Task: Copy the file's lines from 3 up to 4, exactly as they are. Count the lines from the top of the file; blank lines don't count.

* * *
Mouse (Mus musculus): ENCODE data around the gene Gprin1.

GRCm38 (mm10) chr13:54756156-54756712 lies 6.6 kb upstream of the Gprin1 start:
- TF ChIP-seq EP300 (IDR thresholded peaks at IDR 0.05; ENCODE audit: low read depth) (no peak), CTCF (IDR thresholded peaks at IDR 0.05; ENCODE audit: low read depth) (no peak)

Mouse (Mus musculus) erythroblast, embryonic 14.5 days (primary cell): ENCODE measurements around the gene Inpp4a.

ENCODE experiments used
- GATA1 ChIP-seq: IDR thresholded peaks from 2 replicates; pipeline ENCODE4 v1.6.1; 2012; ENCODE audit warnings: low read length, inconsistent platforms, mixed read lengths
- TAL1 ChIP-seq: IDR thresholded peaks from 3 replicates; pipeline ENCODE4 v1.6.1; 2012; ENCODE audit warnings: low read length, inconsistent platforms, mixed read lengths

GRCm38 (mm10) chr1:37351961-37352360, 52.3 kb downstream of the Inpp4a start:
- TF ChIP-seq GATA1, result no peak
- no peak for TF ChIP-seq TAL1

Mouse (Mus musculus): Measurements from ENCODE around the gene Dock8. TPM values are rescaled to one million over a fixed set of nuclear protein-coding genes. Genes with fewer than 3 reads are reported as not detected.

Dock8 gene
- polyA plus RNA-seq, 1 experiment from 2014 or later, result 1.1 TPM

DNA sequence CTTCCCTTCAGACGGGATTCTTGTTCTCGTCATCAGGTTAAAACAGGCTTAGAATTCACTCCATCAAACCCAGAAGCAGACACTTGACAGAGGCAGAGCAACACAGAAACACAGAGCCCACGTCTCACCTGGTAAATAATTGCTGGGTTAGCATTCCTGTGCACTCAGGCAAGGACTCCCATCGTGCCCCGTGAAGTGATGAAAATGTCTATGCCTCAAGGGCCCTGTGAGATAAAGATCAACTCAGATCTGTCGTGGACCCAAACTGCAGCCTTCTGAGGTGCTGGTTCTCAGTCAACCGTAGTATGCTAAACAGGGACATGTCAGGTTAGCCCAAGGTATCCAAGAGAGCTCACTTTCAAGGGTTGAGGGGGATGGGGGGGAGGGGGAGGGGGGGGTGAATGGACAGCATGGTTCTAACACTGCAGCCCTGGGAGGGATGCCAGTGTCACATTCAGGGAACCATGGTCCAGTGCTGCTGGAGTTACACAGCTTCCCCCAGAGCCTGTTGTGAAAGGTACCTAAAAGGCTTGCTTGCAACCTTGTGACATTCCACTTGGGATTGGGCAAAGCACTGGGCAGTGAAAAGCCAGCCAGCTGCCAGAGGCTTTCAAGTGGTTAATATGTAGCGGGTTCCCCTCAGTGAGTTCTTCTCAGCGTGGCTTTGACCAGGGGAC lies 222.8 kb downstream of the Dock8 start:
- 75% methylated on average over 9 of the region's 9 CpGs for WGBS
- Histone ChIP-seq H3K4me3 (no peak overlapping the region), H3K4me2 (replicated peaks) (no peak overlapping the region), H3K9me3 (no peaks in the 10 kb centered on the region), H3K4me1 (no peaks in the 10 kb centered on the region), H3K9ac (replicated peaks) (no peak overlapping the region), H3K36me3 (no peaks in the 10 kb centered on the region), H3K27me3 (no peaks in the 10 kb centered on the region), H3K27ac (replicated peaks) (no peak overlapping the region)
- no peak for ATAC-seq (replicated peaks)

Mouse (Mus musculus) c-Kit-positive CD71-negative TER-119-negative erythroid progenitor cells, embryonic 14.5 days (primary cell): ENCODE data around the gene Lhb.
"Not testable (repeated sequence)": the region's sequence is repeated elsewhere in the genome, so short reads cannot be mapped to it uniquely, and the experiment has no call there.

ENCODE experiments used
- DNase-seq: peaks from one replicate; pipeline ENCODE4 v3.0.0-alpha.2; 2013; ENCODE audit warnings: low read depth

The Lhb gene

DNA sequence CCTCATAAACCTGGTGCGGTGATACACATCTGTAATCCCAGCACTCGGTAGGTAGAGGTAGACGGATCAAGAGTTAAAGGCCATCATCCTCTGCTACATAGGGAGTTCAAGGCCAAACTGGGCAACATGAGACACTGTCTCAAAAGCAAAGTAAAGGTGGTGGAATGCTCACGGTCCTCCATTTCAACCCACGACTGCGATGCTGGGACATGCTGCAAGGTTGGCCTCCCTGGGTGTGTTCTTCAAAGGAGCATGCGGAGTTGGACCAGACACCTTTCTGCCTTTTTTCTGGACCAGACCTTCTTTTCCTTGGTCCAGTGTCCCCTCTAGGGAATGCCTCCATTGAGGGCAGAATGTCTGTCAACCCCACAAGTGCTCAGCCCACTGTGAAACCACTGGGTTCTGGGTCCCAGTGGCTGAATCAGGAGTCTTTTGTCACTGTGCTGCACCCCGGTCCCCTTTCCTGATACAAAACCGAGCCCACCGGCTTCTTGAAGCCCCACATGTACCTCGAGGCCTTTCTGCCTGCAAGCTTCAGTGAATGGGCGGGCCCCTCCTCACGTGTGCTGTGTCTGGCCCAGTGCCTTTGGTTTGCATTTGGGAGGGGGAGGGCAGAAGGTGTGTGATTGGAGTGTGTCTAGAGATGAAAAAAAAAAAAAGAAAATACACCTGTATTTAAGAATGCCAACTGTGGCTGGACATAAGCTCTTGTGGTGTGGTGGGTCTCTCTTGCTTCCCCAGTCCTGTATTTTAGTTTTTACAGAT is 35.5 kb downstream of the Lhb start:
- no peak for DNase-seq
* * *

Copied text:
- TF ChIP-seq EP300 (IDR thresholded peaks at IDR 0.05; ENCODE audit: low read depth) (no peak), CTCF (IDR thresholded peaks at IDR 0.05; ENCODE audit: low read depth) (no peak)

Mouse (Mus musculus) erythroblast, embryonic 14.5 days (primary cell): ENCODE measurements around the gene Inpp4a.